Variability and profiles of lipophilic toxins in bivalves from Great Britain during five and a half years of monitoring: Okadaic acid, dinophysis toxins and pectenotoxins
|Title||Variability and profiles of lipophilic toxins in bivalves from Great Britain during five and a half years of monitoring: Okadaic acid, dinophysis toxins and pectenotoxins|
|Publication Type||Journal Article|
|Year of Publication||2018|
|Authors||Dhanji-Rapkova, M, O’Neill, A, Maskrey, BH, Coates, L, Alves, MTeixeira, Kelly, RJ, Hatfield, RG, Rowland-Pilgrim, SJ, Lewis, AM, Algoet, M, Turner, AD|
|Pagination||66 - 80|
|Keywords||Dinophysis toxins, Great Britain, LC–MS/MS, Lipophilic toxin profiles, Okadaic acid, Pectenotoxins|
Official control biotoxin testing of bivalve molluscs from Great Britain has been conducted by Cefas for over a decade. Reflecting the changes in legislation, bioassays were gradually replaced by analytical methods, firstly for analysis of Paralytic shellfish toxins, followed by introduction of liquid chromatography tandem mass spectrometric (LCMS/MS) method for lipophilic toxins (LTs) in 2011. Twelve compounds, representing three main groups of regulated lipophilic toxins, as well as two non-regulated cyclic imines were examined in over 20,500 samples collected between July 2011 and December 2016. The toxins belonging to Okadaic acid (OA) group toxins were the most prevalent and were quantified in 23% of samples, predominantly from Scotland. The temporal pattern of OA group occurrences remained similar each year, peaking in summer months and tailing off during autumn and winter, however their abundance and magnitude varied between years significantly, with concentrations reaching up to 4993 μg OA eq./kg.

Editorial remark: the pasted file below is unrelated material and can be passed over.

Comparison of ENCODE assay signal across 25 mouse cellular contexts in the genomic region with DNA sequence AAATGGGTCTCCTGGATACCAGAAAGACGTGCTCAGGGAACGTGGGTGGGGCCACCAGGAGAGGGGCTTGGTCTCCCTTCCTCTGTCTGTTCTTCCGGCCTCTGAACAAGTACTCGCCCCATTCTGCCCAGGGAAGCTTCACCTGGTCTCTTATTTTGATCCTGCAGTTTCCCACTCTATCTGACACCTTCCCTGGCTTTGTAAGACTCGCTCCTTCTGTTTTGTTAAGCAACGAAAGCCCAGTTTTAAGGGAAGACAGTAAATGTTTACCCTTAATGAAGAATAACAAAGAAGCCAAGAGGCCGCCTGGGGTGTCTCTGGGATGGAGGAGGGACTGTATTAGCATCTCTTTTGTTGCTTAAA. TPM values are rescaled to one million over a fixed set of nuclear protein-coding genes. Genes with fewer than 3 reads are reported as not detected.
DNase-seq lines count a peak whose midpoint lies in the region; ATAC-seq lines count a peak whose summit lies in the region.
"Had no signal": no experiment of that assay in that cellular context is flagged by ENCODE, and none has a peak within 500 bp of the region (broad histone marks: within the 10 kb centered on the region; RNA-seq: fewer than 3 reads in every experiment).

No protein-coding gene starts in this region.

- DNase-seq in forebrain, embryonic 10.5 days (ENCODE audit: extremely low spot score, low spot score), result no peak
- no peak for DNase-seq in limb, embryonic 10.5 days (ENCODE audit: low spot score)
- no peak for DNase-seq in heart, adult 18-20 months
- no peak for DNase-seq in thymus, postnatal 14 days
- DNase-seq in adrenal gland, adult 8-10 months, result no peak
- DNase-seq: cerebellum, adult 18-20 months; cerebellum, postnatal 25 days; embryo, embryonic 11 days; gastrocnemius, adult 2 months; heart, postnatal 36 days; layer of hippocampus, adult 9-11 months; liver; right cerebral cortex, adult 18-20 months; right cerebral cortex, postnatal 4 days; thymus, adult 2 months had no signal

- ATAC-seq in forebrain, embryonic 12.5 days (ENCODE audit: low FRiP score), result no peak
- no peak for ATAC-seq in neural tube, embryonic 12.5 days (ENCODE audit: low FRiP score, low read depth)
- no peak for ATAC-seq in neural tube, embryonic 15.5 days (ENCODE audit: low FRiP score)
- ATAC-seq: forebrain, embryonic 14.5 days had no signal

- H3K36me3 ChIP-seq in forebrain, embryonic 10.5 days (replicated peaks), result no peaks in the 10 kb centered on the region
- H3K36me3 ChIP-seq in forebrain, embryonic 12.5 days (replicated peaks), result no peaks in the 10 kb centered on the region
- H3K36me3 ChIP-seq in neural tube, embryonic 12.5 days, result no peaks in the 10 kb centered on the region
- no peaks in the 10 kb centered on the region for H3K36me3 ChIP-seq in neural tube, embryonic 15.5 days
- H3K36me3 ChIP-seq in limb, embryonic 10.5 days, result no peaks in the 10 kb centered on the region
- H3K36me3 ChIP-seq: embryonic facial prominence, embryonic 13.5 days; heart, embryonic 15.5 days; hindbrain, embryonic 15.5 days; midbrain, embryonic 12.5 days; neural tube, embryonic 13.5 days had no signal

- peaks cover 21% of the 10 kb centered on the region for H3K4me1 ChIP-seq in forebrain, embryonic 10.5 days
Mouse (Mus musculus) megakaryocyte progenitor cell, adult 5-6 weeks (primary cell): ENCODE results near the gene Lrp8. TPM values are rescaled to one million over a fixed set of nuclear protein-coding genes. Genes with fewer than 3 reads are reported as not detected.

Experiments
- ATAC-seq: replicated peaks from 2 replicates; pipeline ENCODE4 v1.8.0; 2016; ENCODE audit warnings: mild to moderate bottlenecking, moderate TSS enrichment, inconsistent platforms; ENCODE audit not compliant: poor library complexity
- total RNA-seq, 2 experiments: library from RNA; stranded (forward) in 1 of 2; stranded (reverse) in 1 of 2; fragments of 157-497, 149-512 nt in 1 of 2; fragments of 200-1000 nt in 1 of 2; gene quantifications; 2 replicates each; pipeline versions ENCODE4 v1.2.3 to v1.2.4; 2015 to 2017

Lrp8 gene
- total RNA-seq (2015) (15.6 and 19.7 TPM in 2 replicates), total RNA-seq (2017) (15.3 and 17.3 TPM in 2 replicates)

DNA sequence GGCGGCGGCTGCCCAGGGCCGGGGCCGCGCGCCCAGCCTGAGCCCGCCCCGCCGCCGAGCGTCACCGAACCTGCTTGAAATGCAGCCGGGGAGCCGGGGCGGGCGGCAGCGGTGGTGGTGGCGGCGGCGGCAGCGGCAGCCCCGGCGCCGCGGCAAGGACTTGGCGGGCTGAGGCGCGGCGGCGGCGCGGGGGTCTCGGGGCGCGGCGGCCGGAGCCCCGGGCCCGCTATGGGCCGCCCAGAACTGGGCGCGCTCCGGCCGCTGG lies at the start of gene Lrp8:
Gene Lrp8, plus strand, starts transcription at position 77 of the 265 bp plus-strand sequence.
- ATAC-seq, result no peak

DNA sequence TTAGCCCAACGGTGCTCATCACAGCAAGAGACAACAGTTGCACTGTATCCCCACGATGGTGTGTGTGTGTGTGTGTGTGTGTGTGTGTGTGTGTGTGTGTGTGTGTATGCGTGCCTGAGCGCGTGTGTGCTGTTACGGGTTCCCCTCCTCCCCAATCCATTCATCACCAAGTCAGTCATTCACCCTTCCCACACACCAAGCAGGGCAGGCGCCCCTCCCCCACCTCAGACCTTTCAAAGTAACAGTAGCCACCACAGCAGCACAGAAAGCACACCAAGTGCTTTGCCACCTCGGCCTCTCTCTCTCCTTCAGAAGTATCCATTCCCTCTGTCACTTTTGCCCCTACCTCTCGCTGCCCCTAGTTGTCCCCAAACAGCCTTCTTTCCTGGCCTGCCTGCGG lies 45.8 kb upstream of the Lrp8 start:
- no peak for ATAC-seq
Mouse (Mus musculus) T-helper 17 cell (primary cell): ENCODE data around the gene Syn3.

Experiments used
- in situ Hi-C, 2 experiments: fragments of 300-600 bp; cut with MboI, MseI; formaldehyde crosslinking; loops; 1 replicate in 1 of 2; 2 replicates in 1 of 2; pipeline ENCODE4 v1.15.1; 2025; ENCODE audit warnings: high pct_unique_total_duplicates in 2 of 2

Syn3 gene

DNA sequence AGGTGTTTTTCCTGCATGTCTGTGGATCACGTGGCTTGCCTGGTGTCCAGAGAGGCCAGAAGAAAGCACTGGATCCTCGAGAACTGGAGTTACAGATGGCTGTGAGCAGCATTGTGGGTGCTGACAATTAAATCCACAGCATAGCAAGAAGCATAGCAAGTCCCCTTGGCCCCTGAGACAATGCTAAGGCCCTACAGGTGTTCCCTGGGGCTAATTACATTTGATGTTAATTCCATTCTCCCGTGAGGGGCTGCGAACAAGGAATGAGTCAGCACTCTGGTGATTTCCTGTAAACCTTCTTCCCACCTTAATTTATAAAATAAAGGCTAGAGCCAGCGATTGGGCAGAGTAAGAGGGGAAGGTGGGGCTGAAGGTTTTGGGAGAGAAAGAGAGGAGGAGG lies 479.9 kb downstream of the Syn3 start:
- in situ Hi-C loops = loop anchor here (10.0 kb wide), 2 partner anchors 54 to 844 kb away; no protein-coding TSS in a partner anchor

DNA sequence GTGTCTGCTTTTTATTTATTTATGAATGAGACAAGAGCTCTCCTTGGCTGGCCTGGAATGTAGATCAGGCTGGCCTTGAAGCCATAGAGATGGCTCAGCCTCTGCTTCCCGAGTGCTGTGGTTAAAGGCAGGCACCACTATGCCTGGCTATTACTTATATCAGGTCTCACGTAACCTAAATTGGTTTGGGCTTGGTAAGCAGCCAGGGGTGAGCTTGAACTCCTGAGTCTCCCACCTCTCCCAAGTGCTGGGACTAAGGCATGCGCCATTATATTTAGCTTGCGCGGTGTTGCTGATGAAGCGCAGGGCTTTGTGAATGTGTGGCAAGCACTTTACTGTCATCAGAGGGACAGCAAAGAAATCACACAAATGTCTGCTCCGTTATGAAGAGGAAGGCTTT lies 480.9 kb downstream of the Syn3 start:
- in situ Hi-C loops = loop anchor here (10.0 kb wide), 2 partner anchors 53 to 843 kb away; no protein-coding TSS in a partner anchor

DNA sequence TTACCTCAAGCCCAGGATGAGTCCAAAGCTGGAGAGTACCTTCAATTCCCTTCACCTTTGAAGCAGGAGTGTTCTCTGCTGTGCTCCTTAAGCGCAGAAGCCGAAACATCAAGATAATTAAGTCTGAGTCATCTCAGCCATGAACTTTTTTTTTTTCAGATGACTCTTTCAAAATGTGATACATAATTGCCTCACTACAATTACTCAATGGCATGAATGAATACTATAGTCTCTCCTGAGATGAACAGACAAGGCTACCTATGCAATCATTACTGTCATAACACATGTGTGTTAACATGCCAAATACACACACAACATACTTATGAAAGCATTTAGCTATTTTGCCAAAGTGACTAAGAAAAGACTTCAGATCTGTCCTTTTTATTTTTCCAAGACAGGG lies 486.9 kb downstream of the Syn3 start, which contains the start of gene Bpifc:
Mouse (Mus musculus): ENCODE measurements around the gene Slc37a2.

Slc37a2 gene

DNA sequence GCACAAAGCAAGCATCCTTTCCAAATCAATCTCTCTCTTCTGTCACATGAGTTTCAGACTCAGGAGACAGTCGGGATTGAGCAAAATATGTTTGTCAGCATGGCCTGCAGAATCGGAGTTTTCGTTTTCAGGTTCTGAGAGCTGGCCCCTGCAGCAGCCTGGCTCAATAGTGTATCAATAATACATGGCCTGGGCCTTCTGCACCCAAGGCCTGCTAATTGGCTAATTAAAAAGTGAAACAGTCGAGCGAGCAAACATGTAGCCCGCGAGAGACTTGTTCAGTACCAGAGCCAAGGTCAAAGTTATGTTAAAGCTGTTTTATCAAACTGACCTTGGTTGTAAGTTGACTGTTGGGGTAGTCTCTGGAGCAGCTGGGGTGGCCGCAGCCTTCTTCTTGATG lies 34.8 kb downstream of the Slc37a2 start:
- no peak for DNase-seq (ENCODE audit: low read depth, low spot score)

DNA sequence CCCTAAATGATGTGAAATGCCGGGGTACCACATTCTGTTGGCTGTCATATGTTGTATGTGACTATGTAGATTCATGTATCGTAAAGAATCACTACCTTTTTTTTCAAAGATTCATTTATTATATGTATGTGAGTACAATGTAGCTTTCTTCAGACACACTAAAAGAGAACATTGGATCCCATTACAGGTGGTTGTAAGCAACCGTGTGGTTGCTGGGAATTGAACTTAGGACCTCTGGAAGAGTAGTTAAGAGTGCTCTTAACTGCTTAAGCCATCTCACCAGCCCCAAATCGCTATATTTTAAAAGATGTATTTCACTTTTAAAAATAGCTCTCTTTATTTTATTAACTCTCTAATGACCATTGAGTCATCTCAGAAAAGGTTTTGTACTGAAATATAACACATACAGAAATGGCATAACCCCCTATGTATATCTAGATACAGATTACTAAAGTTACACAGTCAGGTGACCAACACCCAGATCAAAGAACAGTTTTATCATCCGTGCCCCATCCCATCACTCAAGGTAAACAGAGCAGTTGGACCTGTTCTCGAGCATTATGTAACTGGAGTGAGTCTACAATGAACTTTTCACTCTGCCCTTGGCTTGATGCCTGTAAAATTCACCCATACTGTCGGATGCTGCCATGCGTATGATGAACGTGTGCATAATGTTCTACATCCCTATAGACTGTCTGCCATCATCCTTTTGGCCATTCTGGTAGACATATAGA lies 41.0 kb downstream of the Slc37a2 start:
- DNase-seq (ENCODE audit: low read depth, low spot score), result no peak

Three toxin profiles were identified, reflecting the relative contribution of the two main toxins, OA and dinophysis toxin-2 (DTX2). Dinophysis toxin-1 (DTX1) was less common and was never detected in samples with high proportions of DTX2. Inter-annual changes in profiles were observed within certain regions, with the most notable being an increase of DTX2 occurrences in north-west Scotland and England in the last three years of monitoring. In addition, seasonal changes of profiles were identified when OA, the dominant toxin in early summer, was replaced by higher proportions of DTX2 in late summer and autumn. The profile distribution possibly reflected the availability of individual Dinophysis species as a food source for shellfish, however persistence of DTX2 during autumn and winter in mussels might have also been attributed to their physiology. Mussels were the only species with higher average proportions of non-esterified toxins, while Pacific oysters, cockles, surf clams, razors and queen scallops contained almost exclusively ester forms. In addition, a temporal change in proportion of OA and DTX2 free form was observed in mussels. Pectenotoxin-2 (PTX2) was quantified only on rare occasions.
|Short Title||Harmful Algae|